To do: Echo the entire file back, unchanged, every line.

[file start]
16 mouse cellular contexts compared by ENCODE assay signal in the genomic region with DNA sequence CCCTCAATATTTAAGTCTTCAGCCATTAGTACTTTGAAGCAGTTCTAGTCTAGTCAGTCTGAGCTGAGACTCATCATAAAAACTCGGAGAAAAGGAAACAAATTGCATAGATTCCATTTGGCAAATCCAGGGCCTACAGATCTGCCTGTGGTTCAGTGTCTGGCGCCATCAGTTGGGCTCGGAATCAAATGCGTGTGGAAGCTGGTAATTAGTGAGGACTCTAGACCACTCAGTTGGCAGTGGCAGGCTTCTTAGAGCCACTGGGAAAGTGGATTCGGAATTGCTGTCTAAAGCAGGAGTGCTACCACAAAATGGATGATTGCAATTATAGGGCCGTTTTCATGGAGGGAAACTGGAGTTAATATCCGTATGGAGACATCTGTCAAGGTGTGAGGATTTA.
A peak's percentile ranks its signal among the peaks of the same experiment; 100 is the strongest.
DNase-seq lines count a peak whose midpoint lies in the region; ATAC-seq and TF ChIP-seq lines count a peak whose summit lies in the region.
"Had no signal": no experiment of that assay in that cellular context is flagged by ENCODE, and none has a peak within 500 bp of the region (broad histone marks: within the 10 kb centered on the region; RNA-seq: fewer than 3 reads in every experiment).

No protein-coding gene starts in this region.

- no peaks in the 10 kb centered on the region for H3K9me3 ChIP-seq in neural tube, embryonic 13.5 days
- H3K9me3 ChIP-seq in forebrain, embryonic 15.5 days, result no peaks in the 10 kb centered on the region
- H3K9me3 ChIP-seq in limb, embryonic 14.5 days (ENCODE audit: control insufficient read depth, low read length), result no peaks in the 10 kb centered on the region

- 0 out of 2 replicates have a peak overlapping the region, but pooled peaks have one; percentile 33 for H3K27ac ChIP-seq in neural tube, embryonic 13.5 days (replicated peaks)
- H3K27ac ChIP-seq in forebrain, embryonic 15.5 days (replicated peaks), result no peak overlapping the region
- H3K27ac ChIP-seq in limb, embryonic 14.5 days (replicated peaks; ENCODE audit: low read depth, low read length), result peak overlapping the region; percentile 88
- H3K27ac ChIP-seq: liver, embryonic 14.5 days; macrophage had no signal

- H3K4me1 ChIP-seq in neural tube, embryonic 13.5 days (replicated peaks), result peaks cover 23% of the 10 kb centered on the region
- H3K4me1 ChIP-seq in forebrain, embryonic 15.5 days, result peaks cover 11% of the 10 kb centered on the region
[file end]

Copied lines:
16 mouse cellular contexts compared by ENCODE assay signal in the genomic region with DNA sequence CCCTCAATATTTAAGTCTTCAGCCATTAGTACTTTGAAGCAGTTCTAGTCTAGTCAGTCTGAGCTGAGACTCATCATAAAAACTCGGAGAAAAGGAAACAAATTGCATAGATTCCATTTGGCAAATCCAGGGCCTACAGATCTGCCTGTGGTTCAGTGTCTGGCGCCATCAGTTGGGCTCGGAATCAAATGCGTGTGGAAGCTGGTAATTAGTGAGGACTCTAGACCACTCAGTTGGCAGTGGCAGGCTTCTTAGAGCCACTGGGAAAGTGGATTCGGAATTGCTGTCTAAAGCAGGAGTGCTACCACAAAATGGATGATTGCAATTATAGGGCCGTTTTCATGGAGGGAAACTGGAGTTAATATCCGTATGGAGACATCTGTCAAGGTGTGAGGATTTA.
A peak's percentile ranks its signal among the peaks of the same experiment; 100 is the strongest.
DNase-seq lines count a peak whose midpoint lies in the region; ATAC-seq and TF ChIP-seq lines count a peak whose summit lies in the region.
"Had no signal": no experiment of that assay in that cellular context is flagged by ENCODE, and none has a peak within 500 bp of the region (broad histone marks: within the 10 kb centered on the region; RNA-seq: fewer than 3 reads in every experiment).

No protein-coding gene starts in this region.

- no peaks in the 10 kb centered on the region for H3K9me3 ChIP-seq in neural tube, embryonic 13.5 days
- H3K9me3 ChIP-seq in forebrain, embryonic 15.5 days, result no peaks in the 10 kb centered on the region
- H3K9me3 ChIP-seq in limb, embryonic 14.5 days (ENCODE audit: control insufficient read depth, low read length), result no peaks in the 10 kb centered on the region

- 0 out of 2 replicates have a peak overlapping the region, but pooled peaks have one; percentile 33 for H3K27ac ChIP-seq in neural tube, embryonic 13.5 days (replicated peaks)
- H3K27ac ChIP-seq in forebrain, embryonic 15.5 days (replicated peaks), result no peak overlapping the region
- H3K27ac ChIP-seq in limb, embryonic 14.5 days (replicated peaks; ENCODE audit: low read depth, low read length), result peak overlapping the region; percentile 88
- H3K27ac ChIP-seq: liver, embryonic 14.5 days; macrophage had no signal

- H3K4me1 ChIP-seq in neural tube, embryonic 13.5 days (replicated peaks), result peaks cover 23% of the 10 kb centered on the region
- H3K4me1 ChIP-seq in forebrain, embryonic 15.5 days, result peaks cover 11% of the 10 kb centered on the region